•     Intelligent city planning and improving public transport (more charging).

•     Hybrid engine technologies.

•     Sustainable biofuels.

•     Gradual transition toward large-scale penetration of cleaner vehicles in all transport modes, including plug-in hybrids and electric vehicles (powered by batteries or fuel cells) at a later stage.

A major part of the strategy, she said, is promotion of more energy efficient buildings. New buildings constructed from 2021 onward will have to be nearly zero-energy buildings. To attain this, existing building stock will need energy-saving building components and equipment costing up to 200 billion Euros over 10 years, along with low-carbon electricity and heating.

The EU Commission had estimated the need for public and private investments of about 270 billion Euros annually for 40 years to reach this low-carbon future by 2050, she said. At the same time, decarbonizing would bring benefits. Energy efficiency can reduce the EU’s average fuel costs by between 175 and 320 billion Euros per year. This would be accompanied by substantial creation of new jobs in deploying renewables, low-carbon technologies, investments, and especially energy efficiency. Already the work force of the renewable energy industry has increased by about 230,000 to 500,000 persons EU-wide in the past five years.

Germany’s own Roadmap 2050, she said, was aligned with that of the EU, sharing the major goals. In addition to the 80 percent reduction in GHGs, it envisions an 80 percent share of renewable energy in electricity generation and a 50 percent reduction in primary energy consumption by 2050. A particular priority area has always been energy efficiency in buildings, where most EU countries currently lag.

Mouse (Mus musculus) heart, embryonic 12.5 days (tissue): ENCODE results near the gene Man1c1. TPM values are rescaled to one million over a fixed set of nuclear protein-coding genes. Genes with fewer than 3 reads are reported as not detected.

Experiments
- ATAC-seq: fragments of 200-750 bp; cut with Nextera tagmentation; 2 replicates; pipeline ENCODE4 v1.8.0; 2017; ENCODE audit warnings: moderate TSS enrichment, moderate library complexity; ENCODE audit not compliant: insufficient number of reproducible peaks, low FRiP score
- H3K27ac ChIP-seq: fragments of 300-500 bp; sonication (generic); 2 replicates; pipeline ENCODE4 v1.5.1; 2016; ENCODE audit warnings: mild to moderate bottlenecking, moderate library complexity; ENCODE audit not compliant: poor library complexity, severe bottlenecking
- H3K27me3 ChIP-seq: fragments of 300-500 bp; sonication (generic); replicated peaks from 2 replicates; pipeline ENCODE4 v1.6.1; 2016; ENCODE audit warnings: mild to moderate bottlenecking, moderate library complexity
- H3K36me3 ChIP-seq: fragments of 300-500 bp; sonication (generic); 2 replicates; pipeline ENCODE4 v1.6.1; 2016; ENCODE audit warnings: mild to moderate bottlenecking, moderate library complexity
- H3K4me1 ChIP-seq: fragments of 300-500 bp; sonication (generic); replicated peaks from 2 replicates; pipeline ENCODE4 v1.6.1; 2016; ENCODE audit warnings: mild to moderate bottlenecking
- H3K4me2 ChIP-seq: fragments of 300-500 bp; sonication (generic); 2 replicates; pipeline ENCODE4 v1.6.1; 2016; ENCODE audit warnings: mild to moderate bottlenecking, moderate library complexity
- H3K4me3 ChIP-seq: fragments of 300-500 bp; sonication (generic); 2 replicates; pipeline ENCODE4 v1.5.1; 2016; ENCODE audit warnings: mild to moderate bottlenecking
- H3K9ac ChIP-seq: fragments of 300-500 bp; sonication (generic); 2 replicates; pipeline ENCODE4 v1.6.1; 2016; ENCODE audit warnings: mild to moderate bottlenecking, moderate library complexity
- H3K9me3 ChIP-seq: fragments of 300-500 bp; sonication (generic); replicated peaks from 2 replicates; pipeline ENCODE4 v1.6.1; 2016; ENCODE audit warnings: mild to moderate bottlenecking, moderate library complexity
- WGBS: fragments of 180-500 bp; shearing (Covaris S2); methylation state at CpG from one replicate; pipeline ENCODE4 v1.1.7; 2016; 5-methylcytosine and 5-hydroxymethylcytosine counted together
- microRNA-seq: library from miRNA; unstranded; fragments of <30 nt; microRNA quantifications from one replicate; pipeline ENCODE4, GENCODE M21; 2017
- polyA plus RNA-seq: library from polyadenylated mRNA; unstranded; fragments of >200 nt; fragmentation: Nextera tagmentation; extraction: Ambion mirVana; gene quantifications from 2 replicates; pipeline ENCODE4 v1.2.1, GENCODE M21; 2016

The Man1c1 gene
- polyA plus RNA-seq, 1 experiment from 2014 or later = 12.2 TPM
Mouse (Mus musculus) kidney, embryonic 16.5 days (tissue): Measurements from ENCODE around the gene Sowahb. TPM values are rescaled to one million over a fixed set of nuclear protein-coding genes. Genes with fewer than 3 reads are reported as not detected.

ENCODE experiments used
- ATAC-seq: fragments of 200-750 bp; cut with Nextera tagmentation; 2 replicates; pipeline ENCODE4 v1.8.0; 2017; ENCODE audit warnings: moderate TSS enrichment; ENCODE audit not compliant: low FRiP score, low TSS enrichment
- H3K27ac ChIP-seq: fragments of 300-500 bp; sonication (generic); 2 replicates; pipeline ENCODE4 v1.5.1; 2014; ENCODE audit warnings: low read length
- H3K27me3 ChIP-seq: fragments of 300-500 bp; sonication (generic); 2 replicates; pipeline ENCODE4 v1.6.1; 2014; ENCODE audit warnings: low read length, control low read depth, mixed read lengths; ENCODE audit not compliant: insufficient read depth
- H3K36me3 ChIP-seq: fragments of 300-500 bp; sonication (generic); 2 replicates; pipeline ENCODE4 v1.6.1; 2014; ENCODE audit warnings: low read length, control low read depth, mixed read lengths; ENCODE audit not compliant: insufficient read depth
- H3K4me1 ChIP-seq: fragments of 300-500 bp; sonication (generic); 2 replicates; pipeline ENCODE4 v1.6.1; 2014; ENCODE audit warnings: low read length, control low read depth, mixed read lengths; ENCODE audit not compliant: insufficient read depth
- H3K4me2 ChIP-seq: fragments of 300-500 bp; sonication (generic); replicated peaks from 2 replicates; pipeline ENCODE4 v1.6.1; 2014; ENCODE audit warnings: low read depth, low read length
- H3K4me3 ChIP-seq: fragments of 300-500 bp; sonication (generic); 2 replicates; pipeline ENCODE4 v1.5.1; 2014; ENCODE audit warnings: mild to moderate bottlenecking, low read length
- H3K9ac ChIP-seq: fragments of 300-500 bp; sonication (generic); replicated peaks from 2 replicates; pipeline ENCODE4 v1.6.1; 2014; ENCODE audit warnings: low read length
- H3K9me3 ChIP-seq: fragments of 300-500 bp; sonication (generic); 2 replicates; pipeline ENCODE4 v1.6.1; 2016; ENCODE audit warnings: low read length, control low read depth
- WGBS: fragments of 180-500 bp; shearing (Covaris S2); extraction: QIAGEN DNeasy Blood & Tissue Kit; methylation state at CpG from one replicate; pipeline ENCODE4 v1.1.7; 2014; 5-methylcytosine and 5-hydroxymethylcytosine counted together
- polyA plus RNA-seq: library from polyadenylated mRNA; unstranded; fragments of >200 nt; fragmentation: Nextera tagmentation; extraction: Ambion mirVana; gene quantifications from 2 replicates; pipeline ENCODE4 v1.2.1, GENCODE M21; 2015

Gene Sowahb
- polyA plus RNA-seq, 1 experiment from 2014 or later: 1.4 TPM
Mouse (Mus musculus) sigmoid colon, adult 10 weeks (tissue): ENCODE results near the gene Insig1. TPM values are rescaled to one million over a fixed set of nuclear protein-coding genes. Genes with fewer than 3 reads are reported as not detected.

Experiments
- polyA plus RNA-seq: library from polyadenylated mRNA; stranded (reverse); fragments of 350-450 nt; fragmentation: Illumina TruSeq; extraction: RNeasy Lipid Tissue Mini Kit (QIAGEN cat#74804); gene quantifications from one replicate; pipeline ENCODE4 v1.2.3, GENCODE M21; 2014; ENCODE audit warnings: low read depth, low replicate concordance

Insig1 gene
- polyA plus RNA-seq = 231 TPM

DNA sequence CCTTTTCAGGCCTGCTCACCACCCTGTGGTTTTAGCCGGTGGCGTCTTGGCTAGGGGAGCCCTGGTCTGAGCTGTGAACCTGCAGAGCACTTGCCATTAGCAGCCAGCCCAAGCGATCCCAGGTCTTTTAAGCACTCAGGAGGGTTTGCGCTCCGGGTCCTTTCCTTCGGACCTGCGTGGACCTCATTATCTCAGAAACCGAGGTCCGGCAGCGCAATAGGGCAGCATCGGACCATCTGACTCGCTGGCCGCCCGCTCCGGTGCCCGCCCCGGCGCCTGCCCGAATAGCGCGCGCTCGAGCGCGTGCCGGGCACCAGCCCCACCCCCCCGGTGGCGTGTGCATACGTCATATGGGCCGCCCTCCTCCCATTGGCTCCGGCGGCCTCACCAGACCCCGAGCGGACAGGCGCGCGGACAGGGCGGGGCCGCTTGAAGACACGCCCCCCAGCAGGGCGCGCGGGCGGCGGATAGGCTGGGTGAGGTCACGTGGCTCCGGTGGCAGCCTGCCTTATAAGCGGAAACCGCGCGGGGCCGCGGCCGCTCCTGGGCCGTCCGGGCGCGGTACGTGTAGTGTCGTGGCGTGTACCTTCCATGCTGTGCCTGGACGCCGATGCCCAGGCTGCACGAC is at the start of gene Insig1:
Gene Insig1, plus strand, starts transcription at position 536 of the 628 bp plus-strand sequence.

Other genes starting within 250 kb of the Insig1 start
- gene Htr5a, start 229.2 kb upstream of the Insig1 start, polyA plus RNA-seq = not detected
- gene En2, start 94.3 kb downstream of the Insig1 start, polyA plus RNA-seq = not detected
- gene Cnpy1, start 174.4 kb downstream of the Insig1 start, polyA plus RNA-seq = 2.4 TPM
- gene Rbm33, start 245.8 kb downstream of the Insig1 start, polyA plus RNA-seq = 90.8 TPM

Dr. Braun concluded by summarizing some of the estimated impacts of the energy efficiency strategy. The minimum required investments in efficiency by 2020 are estimated at 100 billion Euros for smart grids, 25 billion Euros for insulation, and 50 billion Euros for sustainable mobility. Public spending will be divided among R&D, an energy and climate fund, and financial support for new building. The price of electricity is estimated to rise slightly, by 1 to 5 percent, and total emissions to rise by some 25 million tons, or about 9 percent. On the positive side, 20 million Euros per year in energy savings are anticipated, along with many new.



The National Academies | 500 Fifth St. N.W. | Washington, D.C. 20001
Copyright © National Academy of Sciences. All rights reserved.
Terms of Use and Privacy Statement